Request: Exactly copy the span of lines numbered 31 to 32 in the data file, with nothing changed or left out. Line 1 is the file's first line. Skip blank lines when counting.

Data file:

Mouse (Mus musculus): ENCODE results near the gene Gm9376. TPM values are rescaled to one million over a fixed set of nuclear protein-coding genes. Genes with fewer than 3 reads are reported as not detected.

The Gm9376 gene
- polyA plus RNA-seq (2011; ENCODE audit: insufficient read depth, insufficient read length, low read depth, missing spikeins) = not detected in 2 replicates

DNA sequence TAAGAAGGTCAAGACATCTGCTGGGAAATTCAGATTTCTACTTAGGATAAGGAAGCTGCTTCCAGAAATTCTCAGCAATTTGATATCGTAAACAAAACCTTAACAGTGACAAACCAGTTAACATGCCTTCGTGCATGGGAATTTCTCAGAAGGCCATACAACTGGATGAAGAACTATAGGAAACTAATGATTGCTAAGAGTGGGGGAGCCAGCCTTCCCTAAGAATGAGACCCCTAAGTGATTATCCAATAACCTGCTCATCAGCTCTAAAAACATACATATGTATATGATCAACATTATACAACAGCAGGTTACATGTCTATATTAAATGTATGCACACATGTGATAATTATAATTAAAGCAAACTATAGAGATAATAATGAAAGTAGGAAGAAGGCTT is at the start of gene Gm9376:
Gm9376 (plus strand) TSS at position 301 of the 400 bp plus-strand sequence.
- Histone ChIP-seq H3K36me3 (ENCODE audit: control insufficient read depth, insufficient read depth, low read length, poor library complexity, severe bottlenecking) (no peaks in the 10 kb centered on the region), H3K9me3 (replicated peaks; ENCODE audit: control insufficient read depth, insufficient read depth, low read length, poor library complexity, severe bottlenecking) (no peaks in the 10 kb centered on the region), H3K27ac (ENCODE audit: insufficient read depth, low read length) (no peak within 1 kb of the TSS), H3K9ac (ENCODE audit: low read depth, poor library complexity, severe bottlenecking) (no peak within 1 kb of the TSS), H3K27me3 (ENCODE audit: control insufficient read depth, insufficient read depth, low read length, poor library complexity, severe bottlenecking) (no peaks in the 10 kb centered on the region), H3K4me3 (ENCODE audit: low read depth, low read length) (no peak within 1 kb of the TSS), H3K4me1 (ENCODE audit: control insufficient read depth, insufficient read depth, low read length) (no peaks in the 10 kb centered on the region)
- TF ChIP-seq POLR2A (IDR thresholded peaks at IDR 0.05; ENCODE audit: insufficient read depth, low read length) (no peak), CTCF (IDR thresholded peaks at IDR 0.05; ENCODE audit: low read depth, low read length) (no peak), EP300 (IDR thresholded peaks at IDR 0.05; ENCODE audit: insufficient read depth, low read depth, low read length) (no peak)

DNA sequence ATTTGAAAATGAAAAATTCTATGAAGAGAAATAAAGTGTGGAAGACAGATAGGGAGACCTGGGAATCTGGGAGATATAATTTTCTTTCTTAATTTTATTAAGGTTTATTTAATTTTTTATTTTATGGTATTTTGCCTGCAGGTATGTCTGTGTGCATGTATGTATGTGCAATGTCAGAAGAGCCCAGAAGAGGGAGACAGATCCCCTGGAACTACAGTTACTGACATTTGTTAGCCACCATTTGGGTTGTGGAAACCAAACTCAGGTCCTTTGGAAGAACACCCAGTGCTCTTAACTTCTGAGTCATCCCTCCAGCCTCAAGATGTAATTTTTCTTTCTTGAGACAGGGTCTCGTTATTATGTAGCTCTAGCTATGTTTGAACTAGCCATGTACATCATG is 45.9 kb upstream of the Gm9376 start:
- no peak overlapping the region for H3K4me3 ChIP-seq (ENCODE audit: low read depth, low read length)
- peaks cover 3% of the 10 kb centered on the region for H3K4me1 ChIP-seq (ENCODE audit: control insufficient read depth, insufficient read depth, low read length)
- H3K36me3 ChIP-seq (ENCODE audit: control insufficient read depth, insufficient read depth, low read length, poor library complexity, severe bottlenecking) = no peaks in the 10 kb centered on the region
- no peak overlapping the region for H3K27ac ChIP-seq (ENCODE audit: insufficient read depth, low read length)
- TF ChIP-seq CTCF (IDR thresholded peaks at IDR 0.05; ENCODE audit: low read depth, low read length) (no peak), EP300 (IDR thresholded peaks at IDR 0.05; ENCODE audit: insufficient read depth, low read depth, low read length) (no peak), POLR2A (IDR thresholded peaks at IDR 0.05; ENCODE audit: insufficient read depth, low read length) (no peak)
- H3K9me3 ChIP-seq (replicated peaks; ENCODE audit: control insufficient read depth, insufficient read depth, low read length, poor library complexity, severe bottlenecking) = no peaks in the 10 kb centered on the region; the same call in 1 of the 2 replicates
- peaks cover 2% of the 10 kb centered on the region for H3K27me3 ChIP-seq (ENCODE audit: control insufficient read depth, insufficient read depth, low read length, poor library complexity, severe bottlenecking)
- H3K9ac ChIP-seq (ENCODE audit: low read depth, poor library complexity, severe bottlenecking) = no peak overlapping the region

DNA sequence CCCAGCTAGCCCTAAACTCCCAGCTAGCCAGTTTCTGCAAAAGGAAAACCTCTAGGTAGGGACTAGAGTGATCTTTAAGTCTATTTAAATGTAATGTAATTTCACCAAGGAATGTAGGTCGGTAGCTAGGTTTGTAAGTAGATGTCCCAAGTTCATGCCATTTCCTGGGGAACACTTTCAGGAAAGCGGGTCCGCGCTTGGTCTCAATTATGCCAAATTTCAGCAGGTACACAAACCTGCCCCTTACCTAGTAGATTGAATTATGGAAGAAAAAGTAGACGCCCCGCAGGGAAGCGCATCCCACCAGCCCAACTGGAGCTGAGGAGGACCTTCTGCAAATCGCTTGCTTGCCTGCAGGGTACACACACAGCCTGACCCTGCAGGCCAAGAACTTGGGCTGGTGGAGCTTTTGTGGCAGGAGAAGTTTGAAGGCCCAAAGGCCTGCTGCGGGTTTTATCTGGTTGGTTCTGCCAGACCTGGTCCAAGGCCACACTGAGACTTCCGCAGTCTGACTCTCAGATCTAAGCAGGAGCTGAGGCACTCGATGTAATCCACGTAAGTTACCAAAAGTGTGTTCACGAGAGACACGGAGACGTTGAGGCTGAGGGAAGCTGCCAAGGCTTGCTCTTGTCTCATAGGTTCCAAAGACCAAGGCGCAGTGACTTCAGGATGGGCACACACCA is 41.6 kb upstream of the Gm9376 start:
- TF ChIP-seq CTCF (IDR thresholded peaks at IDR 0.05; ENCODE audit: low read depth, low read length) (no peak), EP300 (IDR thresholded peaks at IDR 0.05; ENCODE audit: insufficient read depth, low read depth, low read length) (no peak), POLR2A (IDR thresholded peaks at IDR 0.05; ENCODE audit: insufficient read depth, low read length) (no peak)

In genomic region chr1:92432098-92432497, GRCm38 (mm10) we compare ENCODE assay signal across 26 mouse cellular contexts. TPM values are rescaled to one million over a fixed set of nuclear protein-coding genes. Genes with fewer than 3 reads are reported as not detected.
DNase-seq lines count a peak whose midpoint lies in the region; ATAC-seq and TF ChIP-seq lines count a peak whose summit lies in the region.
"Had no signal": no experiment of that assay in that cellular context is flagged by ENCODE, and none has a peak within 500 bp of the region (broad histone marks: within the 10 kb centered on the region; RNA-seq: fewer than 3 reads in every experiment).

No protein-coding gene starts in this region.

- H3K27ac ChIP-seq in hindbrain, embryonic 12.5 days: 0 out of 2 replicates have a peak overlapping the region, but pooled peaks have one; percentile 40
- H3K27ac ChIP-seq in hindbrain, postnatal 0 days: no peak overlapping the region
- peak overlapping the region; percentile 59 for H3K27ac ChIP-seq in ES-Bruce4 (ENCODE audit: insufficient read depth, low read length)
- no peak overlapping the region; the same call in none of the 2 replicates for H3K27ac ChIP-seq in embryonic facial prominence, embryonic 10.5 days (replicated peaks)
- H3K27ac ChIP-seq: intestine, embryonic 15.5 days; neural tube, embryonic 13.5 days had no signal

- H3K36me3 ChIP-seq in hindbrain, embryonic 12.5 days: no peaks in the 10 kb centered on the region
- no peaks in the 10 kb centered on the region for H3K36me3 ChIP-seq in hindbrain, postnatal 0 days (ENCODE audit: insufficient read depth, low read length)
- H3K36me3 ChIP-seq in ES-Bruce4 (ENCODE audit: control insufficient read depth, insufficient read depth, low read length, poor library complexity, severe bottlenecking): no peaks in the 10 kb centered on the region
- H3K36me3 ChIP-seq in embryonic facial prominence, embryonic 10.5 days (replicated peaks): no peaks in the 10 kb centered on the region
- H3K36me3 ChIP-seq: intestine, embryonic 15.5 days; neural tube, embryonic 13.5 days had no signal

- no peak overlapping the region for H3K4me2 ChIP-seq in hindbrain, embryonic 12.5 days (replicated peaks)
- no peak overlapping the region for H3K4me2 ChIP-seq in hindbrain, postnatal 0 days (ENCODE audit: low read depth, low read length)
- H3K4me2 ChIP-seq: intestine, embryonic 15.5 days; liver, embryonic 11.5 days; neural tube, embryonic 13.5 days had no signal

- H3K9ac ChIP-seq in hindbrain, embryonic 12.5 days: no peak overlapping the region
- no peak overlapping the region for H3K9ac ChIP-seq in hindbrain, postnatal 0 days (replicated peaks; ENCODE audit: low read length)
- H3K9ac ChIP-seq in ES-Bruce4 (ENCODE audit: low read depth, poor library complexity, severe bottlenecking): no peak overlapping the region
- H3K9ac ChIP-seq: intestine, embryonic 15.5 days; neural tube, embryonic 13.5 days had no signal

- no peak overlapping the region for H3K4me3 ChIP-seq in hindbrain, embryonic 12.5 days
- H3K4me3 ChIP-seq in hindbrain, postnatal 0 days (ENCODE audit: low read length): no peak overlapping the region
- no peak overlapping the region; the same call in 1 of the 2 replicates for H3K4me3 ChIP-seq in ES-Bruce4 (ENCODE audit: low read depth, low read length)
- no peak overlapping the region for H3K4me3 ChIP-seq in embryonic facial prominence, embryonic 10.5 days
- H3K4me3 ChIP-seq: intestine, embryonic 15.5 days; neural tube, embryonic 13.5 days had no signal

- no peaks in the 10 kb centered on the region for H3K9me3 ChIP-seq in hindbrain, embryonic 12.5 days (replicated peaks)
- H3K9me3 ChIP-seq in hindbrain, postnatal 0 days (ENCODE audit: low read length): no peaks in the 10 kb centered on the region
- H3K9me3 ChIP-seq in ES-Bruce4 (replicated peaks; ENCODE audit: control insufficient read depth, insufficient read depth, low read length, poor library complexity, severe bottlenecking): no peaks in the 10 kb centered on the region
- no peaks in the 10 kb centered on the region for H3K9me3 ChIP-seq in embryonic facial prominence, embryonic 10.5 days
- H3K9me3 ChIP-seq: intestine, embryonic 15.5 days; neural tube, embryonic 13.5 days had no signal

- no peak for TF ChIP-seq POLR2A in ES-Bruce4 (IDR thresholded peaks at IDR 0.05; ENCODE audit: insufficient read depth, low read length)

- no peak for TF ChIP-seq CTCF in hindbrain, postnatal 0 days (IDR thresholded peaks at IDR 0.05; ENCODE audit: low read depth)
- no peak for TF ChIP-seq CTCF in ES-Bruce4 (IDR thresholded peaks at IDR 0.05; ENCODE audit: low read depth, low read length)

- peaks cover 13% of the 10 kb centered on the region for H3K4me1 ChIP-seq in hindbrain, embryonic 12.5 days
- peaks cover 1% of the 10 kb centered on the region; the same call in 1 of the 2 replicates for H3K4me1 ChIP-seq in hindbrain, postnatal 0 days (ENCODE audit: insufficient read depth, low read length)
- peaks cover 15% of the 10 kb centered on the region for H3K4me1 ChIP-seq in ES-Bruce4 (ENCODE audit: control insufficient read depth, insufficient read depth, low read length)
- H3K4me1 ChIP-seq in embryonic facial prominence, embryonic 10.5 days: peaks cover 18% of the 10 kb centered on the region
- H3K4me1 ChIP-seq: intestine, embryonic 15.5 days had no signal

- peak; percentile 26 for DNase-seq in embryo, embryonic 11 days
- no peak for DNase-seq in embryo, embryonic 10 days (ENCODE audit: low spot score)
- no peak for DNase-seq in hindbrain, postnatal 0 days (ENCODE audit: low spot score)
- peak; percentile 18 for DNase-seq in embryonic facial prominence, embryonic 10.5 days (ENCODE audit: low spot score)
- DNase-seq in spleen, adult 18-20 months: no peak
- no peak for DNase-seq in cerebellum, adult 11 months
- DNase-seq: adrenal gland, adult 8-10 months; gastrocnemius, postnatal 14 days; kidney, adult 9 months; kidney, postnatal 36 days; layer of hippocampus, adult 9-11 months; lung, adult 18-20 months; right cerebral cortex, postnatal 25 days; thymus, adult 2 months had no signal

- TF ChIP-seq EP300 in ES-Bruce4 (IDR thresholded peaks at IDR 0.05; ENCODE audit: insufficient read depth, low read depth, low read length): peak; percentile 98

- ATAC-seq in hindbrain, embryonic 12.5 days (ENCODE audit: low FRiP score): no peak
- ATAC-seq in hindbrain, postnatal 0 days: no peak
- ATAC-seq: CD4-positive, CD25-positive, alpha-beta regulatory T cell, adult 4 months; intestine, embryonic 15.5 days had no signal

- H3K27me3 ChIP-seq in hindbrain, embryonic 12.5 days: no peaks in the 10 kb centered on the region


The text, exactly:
- H3K36me3 ChIP-seq in embryonic facial prominence, embryonic 10.5 days (replicated peaks): no peaks in the 10 kb centered on the region
- H3K36me3 ChIP-seq: intestine, embryonic 15.5 days; neural tube, embryonic 13.5 days had no signal